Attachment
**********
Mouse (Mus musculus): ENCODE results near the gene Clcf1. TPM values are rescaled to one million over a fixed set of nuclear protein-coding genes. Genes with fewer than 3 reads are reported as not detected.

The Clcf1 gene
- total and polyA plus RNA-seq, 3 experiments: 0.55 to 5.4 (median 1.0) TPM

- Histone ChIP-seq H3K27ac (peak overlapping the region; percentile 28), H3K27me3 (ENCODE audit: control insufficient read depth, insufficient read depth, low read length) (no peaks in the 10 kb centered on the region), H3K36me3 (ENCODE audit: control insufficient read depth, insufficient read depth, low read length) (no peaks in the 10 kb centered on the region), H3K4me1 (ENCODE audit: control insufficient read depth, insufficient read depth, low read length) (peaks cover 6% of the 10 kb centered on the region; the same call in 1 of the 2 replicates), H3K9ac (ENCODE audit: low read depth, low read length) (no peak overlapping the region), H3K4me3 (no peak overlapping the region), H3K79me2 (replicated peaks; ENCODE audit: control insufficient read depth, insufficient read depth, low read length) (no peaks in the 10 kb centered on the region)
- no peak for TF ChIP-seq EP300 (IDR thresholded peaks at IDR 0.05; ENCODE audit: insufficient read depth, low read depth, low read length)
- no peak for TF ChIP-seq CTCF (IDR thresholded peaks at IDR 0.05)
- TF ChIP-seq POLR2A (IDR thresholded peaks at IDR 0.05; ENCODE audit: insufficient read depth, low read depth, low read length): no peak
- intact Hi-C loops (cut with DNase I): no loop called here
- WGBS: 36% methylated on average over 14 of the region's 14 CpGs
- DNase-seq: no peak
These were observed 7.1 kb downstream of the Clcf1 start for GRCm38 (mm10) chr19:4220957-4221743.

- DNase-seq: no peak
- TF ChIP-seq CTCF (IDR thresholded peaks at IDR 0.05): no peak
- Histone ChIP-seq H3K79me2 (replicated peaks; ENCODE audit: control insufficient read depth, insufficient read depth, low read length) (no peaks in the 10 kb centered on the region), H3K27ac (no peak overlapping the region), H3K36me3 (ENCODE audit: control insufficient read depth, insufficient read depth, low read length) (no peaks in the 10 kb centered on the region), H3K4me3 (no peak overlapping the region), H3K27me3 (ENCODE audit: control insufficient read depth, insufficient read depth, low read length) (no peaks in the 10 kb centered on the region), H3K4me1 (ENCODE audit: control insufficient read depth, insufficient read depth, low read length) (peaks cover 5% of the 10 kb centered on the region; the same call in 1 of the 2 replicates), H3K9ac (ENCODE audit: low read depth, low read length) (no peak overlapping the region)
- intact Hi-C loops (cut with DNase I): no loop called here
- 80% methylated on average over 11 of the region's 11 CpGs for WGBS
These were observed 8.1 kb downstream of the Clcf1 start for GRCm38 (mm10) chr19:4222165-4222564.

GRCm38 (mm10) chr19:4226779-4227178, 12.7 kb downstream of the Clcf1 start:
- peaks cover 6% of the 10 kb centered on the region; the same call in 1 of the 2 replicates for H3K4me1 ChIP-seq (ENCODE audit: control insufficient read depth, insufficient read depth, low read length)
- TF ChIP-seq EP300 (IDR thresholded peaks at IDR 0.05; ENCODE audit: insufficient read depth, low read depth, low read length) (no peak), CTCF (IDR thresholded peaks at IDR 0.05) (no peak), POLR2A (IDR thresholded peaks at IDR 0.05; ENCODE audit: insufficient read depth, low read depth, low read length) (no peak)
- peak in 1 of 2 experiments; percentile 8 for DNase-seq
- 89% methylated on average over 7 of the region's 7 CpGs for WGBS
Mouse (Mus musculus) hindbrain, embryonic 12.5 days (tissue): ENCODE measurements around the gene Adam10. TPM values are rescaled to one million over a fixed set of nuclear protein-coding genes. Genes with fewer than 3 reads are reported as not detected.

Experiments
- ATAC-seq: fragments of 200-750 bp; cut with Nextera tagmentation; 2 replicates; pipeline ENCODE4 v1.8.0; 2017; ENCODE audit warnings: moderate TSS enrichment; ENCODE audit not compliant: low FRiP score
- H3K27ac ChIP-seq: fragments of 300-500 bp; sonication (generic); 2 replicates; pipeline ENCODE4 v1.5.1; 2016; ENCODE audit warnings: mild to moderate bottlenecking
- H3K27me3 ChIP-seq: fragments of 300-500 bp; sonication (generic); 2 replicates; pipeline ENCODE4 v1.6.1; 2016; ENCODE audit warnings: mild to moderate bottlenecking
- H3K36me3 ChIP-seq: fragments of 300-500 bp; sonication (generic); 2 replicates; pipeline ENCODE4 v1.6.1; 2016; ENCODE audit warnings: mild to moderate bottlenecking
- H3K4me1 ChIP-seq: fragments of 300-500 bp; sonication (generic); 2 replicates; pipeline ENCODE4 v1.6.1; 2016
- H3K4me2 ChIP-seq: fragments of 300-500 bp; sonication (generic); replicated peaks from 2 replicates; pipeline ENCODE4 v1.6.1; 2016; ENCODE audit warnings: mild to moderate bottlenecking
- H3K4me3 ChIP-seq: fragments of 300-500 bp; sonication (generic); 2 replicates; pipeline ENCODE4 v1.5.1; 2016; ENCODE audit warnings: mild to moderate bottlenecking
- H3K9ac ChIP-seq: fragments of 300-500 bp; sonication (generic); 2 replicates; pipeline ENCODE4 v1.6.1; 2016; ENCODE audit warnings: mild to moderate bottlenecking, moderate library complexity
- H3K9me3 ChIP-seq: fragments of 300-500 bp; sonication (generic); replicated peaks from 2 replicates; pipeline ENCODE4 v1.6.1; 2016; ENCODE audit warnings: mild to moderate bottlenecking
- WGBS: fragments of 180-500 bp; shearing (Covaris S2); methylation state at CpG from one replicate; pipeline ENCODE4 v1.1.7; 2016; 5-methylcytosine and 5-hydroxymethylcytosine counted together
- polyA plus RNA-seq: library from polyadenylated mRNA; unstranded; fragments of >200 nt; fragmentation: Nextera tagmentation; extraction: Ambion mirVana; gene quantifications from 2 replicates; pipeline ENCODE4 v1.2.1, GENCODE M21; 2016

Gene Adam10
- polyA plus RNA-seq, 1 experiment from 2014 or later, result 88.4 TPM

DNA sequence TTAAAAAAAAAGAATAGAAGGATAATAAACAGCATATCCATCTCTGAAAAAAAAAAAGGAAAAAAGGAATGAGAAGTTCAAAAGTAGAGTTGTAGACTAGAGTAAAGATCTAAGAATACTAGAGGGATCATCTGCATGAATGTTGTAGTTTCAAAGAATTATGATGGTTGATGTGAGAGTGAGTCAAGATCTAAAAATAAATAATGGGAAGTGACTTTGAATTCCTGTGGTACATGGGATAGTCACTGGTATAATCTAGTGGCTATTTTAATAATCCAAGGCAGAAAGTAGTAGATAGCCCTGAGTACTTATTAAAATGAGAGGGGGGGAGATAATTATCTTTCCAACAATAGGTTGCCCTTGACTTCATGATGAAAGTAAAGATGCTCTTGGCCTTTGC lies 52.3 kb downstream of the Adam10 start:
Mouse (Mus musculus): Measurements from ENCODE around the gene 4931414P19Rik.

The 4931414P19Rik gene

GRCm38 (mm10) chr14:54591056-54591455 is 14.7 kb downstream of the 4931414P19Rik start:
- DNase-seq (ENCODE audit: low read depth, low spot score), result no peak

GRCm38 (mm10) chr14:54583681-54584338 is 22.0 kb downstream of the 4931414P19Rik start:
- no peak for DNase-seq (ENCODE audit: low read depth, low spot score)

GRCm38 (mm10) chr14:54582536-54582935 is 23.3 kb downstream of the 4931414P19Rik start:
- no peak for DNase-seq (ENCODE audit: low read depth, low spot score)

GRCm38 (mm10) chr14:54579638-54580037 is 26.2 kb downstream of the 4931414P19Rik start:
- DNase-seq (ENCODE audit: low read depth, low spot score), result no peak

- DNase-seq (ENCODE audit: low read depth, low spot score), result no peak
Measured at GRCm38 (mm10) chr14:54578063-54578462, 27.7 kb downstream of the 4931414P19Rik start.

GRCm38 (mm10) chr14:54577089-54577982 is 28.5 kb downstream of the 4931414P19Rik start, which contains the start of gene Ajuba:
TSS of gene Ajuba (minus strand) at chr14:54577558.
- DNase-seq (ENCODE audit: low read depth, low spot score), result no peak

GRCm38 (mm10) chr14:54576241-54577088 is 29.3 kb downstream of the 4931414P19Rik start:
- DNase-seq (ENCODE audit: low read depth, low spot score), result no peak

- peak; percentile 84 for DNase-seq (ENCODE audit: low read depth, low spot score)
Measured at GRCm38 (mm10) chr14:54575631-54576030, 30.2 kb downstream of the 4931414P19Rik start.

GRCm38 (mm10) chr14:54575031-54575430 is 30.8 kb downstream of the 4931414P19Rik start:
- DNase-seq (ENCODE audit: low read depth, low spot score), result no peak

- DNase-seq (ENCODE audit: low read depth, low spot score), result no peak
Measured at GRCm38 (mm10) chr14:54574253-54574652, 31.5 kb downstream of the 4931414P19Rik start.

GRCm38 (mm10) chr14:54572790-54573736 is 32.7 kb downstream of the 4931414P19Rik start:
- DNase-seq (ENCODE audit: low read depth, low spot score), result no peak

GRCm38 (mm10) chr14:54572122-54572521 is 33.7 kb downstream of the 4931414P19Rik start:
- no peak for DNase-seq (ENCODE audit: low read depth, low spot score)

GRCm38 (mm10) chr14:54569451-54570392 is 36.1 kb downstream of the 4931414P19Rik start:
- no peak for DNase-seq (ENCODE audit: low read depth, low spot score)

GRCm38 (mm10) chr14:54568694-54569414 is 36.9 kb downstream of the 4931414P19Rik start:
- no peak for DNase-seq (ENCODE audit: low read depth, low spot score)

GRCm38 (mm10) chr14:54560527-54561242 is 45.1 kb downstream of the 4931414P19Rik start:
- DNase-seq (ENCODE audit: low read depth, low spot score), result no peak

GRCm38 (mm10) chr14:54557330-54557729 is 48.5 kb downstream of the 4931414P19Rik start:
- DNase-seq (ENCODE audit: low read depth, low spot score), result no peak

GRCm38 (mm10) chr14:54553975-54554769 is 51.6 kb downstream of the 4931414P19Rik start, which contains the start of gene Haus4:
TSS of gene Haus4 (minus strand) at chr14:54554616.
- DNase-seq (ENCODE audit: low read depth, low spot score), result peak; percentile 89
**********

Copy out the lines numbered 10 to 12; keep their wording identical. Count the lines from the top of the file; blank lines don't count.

- DNase-seq: no peak
These were observed 7.1 kb downstream of the Clcf1 start for GRCm38 (mm10) chr19:4220957-4221743.

- DNase-seq: no peak